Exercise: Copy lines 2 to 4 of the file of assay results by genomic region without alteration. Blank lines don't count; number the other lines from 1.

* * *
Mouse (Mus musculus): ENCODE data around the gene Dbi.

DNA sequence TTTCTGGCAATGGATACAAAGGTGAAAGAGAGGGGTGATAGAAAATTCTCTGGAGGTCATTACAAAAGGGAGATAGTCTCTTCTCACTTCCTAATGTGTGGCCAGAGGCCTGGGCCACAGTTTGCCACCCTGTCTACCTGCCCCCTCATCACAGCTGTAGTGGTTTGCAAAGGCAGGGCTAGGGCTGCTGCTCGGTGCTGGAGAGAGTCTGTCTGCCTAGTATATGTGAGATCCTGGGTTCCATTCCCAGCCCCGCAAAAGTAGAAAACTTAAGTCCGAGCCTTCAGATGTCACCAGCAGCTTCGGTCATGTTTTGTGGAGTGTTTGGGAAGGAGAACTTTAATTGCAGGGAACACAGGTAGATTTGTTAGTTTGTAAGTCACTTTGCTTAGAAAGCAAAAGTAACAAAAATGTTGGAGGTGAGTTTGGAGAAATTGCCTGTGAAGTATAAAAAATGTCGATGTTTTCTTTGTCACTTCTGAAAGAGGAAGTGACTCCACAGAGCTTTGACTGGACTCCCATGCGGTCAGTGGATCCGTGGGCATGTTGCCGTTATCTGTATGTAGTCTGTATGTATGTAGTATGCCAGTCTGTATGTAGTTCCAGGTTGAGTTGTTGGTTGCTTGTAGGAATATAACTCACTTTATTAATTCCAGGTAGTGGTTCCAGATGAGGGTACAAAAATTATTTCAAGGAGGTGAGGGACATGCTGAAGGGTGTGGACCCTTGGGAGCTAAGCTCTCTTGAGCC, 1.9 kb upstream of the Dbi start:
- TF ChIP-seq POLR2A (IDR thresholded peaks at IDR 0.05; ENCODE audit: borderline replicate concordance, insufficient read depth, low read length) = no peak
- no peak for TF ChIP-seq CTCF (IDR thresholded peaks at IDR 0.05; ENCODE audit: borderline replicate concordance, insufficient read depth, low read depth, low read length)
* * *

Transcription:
DNA sequence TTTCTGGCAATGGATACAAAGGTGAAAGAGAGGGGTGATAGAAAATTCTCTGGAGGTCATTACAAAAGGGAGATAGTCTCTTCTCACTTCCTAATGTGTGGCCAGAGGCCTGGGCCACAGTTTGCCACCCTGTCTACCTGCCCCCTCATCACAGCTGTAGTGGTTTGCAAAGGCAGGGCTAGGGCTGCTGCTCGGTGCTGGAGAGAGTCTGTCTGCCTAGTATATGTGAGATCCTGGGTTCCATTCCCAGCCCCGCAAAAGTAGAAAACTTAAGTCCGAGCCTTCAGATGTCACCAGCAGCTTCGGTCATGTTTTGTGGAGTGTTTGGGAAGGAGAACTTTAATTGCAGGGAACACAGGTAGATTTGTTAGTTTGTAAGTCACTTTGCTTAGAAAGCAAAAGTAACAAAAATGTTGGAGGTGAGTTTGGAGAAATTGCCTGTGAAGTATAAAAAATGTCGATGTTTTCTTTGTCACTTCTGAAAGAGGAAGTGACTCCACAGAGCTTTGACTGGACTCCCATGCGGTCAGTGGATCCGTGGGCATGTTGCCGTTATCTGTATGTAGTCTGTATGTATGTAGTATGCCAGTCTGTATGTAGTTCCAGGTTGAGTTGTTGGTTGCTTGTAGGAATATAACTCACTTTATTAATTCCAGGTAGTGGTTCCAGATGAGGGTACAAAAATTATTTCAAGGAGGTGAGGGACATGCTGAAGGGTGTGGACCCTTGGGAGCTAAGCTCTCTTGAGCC, 1.9 kb upstream of the Dbi start:
- TF ChIP-seq POLR2A (IDR thresholded peaks at IDR 0.05; ENCODE audit: borderline replicate concordance, insufficient read depth, low read length) = no peak
- no peak for TF ChIP-seq CTCF (IDR thresholded peaks at IDR 0.05; ENCODE audit: borderline replicate concordance, insufficient read depth, low read depth, low read length)